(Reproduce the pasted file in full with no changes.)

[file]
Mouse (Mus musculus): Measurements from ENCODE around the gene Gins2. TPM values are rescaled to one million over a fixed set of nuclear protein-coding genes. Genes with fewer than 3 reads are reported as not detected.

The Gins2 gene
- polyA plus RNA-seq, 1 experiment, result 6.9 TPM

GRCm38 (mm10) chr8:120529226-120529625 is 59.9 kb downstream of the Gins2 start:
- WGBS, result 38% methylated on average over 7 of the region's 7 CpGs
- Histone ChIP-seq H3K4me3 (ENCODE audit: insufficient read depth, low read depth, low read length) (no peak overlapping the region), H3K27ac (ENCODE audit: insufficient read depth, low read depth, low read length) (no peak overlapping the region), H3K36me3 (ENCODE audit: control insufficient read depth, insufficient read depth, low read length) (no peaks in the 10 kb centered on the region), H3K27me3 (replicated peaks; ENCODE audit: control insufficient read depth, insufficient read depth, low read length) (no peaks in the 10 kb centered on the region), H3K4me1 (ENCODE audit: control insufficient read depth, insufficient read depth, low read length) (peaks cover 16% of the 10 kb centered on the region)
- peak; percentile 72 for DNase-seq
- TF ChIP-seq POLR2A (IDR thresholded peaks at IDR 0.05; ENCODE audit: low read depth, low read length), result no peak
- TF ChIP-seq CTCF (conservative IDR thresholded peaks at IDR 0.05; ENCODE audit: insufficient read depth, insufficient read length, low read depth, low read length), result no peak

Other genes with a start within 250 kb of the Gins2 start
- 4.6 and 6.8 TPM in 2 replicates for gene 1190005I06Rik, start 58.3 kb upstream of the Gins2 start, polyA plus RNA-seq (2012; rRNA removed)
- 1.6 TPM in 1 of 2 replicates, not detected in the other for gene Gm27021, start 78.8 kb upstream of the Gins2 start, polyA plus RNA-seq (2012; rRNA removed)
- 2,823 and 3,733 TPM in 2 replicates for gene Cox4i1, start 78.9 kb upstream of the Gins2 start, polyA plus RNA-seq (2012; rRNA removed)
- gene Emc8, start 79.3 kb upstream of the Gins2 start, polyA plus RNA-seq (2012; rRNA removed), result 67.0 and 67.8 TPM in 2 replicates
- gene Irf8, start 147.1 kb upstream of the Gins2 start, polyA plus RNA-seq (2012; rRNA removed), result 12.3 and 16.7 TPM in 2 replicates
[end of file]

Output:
Mouse (Mus musculus): Measurements from ENCODE around the gene Gins2. TPM values are rescaled to one million over a fixed set of nuclear protein-coding genes. Genes with fewer than 3 reads are reported as not detected.

The Gins2 gene
- polyA plus RNA-seq, 1 experiment, result 6.9 TPM

GRCm38 (mm10) chr8:120529226-120529625 is 59.9 kb downstream of the Gins2 start:
- WGBS, result 38% methylated on average over 7 of the region's 7 CpGs
- Histone ChIP-seq H3K4me3 (ENCODE audit: insufficient read depth, low read depth, low read length) (no peak overlapping the region), H3K27ac (ENCODE audit: insufficient read depth, low read depth, low read length) (no peak overlapping the region), H3K36me3 (ENCODE audit: control insufficient read depth, insufficient read depth, low read length) (no peaks in the 10 kb centered on the region), H3K27me3 (replicated peaks; ENCODE audit: control insufficient read depth, insufficient read depth, low read length) (no peaks in the 10 kb centered on the region), H3K4me1 (ENCODE audit: control insufficient read depth, insufficient read depth, low read length) (peaks cover 16% of the 10 kb centered on the region)
- peak; percentile 72 for DNase-seq
- TF ChIP-seq POLR2A (IDR thresholded peaks at IDR 0.05; ENCODE audit: low read depth, low read length), result no peak
- TF ChIP-seq CTCF (conservative IDR thresholded peaks at IDR 0.05; ENCODE audit: insufficient read depth, insufficient read length, low read depth, low read length), result no peak

Other genes with a start within 250 kb of the Gins2 start
- 4.6 and 6.8 TPM in 2 replicates for gene 1190005I06Rik, start 58.3 kb upstream of the Gins2 start, polyA plus RNA-seq (2012; rRNA removed)
- 1.6 TPM in 1 of 2 replicates, not detected in the other for gene Gm27021, start 78.8 kb upstream of the Gins2 start, polyA plus RNA-seq (2012; rRNA removed)
- 2,823 and 3,733 TPM in 2 replicates for gene Cox4i1, start 78.9 kb upstream of the Gins2 start, polyA plus RNA-seq (2012; rRNA removed)
- gene Emc8, start 79.3 kb upstream of the Gins2 start, polyA plus RNA-seq (2012; rRNA removed), result 67.0 and 67.8 TPM in 2 replicates
- gene Irf8, start 147.1 kb upstream of the Gins2 start, polyA plus RNA-seq (2012; rRNA removed), result 12.3 and 16.7 TPM in 2 replicates